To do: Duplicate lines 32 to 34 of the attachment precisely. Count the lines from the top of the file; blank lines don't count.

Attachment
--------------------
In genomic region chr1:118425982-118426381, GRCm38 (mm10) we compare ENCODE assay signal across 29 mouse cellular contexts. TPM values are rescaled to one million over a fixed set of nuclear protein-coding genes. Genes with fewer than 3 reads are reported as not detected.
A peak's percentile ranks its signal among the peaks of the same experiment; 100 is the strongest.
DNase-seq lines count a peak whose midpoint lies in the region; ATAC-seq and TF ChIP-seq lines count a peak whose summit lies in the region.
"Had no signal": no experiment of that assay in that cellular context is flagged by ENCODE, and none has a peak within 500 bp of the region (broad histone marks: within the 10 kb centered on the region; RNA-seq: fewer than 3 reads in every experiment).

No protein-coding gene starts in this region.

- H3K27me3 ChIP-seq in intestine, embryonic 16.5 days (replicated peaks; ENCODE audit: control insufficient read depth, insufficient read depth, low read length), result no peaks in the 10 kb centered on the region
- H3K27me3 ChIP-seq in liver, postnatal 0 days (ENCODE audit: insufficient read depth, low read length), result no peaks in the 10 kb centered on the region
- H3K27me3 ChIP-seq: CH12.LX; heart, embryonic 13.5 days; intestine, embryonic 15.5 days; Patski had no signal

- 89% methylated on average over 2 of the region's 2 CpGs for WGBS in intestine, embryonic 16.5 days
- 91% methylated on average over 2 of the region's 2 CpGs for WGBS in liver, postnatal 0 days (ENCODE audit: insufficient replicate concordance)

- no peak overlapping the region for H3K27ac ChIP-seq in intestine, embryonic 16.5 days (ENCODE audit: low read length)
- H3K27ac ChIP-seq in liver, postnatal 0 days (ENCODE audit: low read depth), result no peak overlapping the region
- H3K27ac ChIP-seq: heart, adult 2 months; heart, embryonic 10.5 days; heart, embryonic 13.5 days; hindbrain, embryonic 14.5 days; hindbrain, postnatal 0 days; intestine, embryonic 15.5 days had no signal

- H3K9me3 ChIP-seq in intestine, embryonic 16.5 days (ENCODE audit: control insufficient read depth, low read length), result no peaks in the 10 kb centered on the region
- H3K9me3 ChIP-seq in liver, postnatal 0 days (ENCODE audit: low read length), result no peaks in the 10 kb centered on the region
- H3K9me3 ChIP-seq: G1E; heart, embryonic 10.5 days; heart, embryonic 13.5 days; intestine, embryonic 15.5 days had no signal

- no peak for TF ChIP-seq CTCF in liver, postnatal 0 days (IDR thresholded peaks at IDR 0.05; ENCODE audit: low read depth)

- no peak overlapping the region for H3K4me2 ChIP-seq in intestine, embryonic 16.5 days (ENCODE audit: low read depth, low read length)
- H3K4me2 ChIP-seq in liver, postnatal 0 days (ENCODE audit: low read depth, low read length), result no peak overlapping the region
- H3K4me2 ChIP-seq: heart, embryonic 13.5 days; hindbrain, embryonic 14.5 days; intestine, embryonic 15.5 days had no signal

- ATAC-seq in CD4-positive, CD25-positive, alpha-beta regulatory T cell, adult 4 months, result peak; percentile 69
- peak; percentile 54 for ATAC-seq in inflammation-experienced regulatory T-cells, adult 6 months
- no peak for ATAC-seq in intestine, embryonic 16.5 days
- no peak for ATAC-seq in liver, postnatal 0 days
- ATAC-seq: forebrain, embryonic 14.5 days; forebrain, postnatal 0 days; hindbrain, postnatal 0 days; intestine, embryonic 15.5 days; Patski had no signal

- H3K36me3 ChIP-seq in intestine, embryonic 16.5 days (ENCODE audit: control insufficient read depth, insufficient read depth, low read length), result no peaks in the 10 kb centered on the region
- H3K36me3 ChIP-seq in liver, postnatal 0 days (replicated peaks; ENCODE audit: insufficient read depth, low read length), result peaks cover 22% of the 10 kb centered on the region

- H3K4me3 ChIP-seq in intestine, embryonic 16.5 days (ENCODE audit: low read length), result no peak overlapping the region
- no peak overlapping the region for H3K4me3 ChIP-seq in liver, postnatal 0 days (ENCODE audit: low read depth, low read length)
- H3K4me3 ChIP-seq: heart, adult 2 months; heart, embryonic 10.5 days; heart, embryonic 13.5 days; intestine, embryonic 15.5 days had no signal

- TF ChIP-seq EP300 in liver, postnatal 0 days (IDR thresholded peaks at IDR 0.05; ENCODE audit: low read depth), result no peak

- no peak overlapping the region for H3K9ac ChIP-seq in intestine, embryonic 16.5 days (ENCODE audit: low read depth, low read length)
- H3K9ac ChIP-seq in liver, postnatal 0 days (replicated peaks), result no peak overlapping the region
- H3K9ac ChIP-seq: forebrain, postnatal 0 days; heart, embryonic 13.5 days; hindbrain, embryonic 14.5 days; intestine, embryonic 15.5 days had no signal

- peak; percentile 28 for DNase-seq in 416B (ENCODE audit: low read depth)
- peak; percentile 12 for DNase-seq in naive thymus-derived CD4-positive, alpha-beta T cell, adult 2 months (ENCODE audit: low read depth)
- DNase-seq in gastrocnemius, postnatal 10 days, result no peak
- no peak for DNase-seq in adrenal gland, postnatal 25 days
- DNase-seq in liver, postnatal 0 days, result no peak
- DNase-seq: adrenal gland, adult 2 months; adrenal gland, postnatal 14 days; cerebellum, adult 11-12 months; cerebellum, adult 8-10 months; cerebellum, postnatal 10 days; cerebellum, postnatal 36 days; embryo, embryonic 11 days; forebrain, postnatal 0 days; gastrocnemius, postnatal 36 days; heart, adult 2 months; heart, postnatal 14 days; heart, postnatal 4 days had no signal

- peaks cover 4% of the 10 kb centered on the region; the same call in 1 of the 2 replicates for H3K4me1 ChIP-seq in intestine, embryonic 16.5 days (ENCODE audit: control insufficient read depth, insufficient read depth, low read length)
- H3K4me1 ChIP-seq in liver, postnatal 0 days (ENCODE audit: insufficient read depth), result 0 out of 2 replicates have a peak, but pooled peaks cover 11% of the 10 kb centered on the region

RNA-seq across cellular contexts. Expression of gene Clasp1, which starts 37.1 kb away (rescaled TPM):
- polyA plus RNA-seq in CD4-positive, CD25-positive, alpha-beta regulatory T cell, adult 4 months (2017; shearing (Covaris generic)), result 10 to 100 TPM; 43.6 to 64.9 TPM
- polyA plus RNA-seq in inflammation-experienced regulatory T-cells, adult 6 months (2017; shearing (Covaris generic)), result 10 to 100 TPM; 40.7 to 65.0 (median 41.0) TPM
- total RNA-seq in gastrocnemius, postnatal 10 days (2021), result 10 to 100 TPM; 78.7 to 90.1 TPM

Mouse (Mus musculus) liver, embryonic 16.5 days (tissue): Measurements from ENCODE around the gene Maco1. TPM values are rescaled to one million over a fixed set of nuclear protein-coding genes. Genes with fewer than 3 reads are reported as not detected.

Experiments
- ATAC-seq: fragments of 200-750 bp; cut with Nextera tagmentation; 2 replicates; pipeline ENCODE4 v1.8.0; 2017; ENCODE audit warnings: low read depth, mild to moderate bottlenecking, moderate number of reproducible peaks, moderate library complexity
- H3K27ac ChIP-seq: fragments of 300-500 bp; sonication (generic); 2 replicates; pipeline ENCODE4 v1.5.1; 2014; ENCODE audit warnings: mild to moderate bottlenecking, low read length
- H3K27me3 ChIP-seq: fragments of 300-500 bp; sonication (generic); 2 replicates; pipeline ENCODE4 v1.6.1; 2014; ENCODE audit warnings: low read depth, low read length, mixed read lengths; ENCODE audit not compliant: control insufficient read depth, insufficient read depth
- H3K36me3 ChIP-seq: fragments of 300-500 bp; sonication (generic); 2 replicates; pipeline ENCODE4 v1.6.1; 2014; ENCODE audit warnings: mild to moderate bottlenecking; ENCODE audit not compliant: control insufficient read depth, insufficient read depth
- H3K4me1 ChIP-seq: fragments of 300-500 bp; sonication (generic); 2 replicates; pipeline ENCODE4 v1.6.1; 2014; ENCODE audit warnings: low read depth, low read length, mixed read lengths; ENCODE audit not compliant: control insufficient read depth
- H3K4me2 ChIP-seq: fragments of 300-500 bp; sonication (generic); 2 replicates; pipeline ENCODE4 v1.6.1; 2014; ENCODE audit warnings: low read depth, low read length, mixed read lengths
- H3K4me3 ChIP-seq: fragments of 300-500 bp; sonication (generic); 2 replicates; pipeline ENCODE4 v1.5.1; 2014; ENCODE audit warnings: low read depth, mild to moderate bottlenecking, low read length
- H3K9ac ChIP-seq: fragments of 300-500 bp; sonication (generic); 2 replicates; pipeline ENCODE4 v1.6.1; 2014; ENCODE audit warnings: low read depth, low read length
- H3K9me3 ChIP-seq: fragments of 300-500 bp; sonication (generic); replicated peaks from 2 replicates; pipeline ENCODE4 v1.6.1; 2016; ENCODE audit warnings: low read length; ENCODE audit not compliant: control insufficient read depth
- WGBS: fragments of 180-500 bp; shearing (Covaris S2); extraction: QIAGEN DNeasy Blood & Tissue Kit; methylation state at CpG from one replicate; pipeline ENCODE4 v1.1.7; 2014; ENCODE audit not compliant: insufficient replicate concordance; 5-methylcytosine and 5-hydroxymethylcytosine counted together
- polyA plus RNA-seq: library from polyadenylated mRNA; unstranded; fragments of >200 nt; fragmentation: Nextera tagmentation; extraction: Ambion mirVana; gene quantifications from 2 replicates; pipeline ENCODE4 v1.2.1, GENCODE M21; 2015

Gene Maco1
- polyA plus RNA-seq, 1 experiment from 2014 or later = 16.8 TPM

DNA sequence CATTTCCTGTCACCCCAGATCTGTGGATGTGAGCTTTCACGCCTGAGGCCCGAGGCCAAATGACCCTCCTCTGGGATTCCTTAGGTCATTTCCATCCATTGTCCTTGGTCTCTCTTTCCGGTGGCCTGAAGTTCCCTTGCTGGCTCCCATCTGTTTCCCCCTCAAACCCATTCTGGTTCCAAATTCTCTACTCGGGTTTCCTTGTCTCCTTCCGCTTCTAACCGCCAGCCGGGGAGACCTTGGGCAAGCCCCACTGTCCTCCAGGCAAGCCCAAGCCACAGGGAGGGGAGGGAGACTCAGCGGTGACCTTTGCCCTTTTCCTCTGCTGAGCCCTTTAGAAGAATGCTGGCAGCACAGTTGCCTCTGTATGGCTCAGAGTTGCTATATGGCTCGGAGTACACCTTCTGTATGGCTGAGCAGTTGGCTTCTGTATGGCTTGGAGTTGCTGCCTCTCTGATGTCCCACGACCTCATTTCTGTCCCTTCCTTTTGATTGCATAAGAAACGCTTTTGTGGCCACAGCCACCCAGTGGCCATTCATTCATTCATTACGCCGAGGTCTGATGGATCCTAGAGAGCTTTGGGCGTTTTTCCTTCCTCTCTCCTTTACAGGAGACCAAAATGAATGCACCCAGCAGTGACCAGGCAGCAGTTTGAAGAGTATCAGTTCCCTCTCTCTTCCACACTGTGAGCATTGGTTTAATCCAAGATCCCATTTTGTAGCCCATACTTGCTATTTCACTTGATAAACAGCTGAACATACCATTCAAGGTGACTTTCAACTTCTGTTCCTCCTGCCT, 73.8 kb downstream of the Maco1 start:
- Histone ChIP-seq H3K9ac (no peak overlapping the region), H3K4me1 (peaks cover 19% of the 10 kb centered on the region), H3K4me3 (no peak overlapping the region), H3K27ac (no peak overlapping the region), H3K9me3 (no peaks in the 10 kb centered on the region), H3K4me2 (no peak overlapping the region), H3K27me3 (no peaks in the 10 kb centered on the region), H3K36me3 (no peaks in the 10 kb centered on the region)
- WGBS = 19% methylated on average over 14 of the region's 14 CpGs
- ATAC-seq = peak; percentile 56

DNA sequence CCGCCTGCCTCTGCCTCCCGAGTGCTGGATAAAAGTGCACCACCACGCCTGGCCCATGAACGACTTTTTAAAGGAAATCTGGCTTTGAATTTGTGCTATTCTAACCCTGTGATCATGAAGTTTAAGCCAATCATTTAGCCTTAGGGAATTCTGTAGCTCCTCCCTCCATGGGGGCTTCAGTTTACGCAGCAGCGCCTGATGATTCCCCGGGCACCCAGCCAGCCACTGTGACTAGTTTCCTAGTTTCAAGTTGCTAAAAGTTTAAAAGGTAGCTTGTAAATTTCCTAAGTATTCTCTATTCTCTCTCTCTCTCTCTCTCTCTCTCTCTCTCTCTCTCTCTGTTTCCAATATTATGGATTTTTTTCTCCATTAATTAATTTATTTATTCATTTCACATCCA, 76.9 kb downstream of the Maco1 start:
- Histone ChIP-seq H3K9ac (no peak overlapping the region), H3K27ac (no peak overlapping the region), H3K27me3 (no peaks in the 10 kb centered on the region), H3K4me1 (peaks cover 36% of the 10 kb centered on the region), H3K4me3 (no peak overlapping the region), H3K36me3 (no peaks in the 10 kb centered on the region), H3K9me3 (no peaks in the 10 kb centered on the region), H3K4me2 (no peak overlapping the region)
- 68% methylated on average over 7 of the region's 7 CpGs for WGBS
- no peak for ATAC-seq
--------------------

- no peak overlapping the region for H3K9ac ChIP-seq in intestine, embryonic 16.5 days (ENCODE audit: low read depth, low read length)
- H3K9ac ChIP-seq in liver, postnatal 0 days (replicated peaks), result no peak overlapping the region
- H3K9ac ChIP-seq: forebrain, postnatal 0 days; heart, embryonic 13.5 days; hindbrain, embryonic 14.5 days; intestine, embryonic 15.5 days had no signal